Robert Guskind, the towering figure in the Brooklyn blogosphere who created the Gowanus Lounge Web site, died last week after an apparent drug overdose in his Park Slope home. He was 50.
His three-year-old site, which focused on — and frequently lampooned — real-estate development during the boom and bust in Brooklyn, was one of the borough’s most widely read Internet sites. It contained serious hard news scoops and opinionated rants as well as the lighthearted, such as frequent photos of discarded couches.
Guskind’s preservationist passions and tireless writing built up a vast readership and extended the Gowanus Lounge’s influence into City Hall and the executive suites of the city’s biggest developers, who, often found themselves as the blogger’s target in withering broadsides.
The prolific blogger and journalist, who once wrote for the National Journal, the Washington Post, a Newark community newspaper, and even The Brooklyn Paper, had endured a chaotic personal life in the months leading up to his death.
He and his wife were separated last year after Guskind had an extra-marital affair, he told The Brooklyn Paper shortly before his death.
And in January, Guskind lost his “day job” at the Web site Curbed, where he covered Brooklyn land use.
For years, he had wrote about his struggle with heroin addiction.
Friends of Guskind were concerned as early as last Monday, the same day that posts abruptly stopped appearing on gowanuslounge.com and Guskind’s regular Twitter blasts also stopped coming.
After another day of silence, Guskind’s body was found on Wednesday at 7:19 pm, the city medical examiner said. An autopsy was performed, but additional “tissue and toxicology” tests are being analyzed to determine the cause of death, said Ellen Borakov, a spokeswoman for the examiner.
On Wednesday, a week after his death, he was cremated at Green-Wood Cemetery in a small ceremony for friends and family.
In recent months, Guskind had entered a dark period — one that was apparent not just to his friends and family, but even to his readers.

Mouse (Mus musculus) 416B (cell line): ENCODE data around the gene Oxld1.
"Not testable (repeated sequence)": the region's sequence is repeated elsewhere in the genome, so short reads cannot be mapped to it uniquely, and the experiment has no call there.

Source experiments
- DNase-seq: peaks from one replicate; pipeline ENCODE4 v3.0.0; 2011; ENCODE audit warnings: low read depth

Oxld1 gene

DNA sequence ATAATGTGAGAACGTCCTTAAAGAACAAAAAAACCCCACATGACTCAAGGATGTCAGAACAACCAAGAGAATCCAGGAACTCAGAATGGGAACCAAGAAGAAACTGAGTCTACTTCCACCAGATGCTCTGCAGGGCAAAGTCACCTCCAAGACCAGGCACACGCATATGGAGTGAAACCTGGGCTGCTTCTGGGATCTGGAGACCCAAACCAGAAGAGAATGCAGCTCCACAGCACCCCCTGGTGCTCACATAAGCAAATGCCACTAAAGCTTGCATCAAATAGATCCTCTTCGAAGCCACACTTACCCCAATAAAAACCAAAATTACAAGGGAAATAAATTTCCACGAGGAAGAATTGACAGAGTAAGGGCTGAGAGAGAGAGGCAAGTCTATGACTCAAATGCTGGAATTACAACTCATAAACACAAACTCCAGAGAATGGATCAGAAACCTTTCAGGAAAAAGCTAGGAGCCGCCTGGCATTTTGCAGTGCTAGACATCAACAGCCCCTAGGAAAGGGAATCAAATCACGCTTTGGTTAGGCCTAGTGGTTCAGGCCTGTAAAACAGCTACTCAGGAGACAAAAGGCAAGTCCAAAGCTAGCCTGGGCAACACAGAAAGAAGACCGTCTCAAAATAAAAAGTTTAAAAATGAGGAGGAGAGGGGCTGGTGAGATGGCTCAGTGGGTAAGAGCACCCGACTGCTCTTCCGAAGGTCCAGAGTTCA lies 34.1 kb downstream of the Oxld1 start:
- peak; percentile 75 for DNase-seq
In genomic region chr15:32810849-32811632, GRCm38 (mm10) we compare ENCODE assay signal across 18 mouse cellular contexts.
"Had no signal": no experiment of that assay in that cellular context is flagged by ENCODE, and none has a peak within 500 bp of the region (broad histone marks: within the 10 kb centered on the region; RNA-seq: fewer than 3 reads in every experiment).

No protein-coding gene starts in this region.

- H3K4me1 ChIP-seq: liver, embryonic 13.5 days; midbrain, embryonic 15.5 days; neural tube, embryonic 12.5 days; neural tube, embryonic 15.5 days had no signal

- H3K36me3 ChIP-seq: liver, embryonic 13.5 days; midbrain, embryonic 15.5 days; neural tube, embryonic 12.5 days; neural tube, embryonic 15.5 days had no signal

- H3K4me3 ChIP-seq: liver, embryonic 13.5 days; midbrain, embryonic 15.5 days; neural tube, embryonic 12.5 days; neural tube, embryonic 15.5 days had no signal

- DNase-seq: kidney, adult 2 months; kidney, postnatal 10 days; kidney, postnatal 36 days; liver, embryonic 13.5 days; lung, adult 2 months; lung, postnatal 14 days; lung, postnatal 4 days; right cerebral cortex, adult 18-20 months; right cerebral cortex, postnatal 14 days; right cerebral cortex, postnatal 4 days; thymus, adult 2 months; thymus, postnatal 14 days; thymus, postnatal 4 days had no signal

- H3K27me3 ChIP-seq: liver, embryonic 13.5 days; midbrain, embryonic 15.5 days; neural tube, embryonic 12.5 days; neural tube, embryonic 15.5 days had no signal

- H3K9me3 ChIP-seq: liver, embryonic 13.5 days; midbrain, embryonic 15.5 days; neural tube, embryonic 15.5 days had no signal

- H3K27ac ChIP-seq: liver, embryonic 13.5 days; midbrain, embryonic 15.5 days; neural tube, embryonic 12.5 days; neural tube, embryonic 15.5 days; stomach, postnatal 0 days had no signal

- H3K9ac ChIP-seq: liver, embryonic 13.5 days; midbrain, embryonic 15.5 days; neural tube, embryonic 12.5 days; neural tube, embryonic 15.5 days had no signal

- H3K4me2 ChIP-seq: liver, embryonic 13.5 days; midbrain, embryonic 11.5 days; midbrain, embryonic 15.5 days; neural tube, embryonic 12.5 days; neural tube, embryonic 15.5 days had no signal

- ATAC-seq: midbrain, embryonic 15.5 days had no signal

His postings on Gowanus Lounge had become more erratic — both in tone and frequency — in recent months, but Guskind maintained a large audience and was even courted by elected officials, such as Councilman David Yassky (D–Brooklyn Heights), who took the online muckraker to lunch in December.
“I gradually became aware of his blog and realized that it was a part of the media landscape,” Yassky said. “I was a reader and I was very much aware that a lot of my constituents read his blog.”
Yassky’s district includes Williamsburg, a neighborhood of particular fascination to Guskind, because of its rapid gentrification of the last decade. One object of derision was the so-called “Finger building,” a tall, stalled project allegedly rising like a middle finger among low-rise homes and apartments.
At the other end of the borough in Coney Island, Guskind also verbally flayed Joe Sitt, a major landowner who Guskind wrote was destroying the honky-tonk charm of the People’s Playground by evicting carnie tenants.
In January, when the Astroland theme park was being dismantled after Sitt did not offer a lease extension — a tragedy Guskind said — he wrote, “We can not think of enough foul expletives to fully describe our rage and contempt for what he is doing to Coney Island.”
But because his blunt and pointed words were sincere, Guskind retained the respect of his self-professed rivals.
“Agree with him or not — and we disagreed about almost everything he wrote about Coney Island — there was never any doubt that Bob always believed what he wrote and genuinely cared about the borough of Brooklyn,” said Stefan Friedman, president of the PR firm Knickerbocker SKD, which represents Sitt’s company Thor Equities.
Guskind combined his outspoken opinions with old-fashioned shoe-leather reporting. He roved the borough, usually lugging a camera and video equipment to create a multi-media experience on the Gowanus Lounge with photo slideshows and interviews.
“He was a master of on-the-ground neighborhood reporting,” said Lockhart Steele, creator of Curbed.
To the readers, many of them Brooklyn newcomers, his dispatches helped them settle into hustle and bustle Kings County.
“I never got to meet Bob, but his blog helped me get to know Brooklyn and go from being homesick for the south to feeling at home here. I wish I had told him that,” wrote “Katie Black” on a Web site maintained by Guskind’s friend, Miss Heather.
Guskind is survived by his wife, Olivia Kissin; his mother Sally Guskind; and his sister Sharon Vitale. Please sign our online condolence book.